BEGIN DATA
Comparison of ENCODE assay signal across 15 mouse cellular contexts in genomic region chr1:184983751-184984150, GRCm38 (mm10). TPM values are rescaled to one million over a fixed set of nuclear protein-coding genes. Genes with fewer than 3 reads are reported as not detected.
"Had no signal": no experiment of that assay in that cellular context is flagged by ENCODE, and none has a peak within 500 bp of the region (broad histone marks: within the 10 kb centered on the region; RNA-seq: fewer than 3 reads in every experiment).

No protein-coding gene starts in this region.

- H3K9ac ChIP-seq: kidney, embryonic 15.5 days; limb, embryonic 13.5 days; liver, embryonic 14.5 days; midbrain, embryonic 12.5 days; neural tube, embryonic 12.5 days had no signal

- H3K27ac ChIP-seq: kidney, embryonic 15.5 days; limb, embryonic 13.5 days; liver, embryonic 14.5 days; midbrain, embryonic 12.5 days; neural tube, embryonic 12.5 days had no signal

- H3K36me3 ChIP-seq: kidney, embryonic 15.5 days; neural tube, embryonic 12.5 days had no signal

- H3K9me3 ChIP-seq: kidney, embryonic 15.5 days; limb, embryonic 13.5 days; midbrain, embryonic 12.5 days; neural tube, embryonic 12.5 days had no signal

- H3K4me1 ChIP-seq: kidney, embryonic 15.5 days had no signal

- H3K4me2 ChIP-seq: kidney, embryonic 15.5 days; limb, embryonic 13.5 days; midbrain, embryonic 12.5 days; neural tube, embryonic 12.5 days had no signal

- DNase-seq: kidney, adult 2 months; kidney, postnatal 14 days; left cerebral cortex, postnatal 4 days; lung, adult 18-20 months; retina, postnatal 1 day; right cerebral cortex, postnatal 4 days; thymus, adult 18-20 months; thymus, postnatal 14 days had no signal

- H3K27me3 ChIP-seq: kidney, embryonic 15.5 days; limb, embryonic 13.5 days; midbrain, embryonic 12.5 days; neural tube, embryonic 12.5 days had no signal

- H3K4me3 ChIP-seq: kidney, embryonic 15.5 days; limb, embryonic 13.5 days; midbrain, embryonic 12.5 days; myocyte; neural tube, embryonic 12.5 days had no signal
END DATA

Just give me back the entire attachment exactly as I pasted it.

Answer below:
Comparison of ENCODE assay signal across 15 mouse cellular contexts in genomic region chr1:184983751-184984150, GRCm38 (mm10). TPM values are rescaled to one million over a fixed set of nuclear protein-coding genes. Genes with fewer than 3 reads are reported as not detected.
"Had no signal": no experiment of that assay in that cellular context is flagged by ENCODE, and none has a peak within 500 bp of the region (broad histone marks: within the 10 kb centered on the region; RNA-seq: fewer than 3 reads in every experiment).

No protein-coding gene starts in this region.

- H3K9ac ChIP-seq: kidney, embryonic 15.5 days; limb, embryonic 13.5 days; liver, embryonic 14.5 days; midbrain, embryonic 12.5 days; neural tube, embryonic 12.5 days had no signal

- H3K27ac ChIP-seq: kidney, embryonic 15.5 days; limb, embryonic 13.5 days; liver, embryonic 14.5 days; midbrain, embryonic 12.5 days; neural tube, embryonic 12.5 days had no signal

- H3K36me3 ChIP-seq: kidney, embryonic 15.5 days; neural tube, embryonic 12.5 days had no signal

- H3K9me3 ChIP-seq: kidney, embryonic 15.5 days; limb, embryonic 13.5 days; midbrain, embryonic 12.5 days; neural tube, embryonic 12.5 days had no signal

- H3K4me1 ChIP-seq: kidney, embryonic 15.5 days had no signal

- H3K4me2 ChIP-seq: kidney, embryonic 15.5 days; limb, embryonic 13.5 days; midbrain, embryonic 12.5 days; neural tube, embryonic 12.5 days had no signal

- DNase-seq: kidney, adult 2 months; kidney, postnatal 14 days; left cerebral cortex, postnatal 4 days; lung, adult 18-20 months; retina, postnatal 1 day; right cerebral cortex, postnatal 4 days; thymus, adult 18-20 months; thymus, postnatal 14 days had no signal

- H3K27me3 ChIP-seq: kidney, embryonic 15.5 days; limb, embryonic 13.5 days; midbrain, embryonic 12.5 days; neural tube, embryonic 12.5 days had no signal

- H3K4me3 ChIP-seq: kidney, embryonic 15.5 days; limb, embryonic 13.5 days; midbrain, embryonic 12.5 days; myocyte; neural tube, embryonic 12.5 days had no signal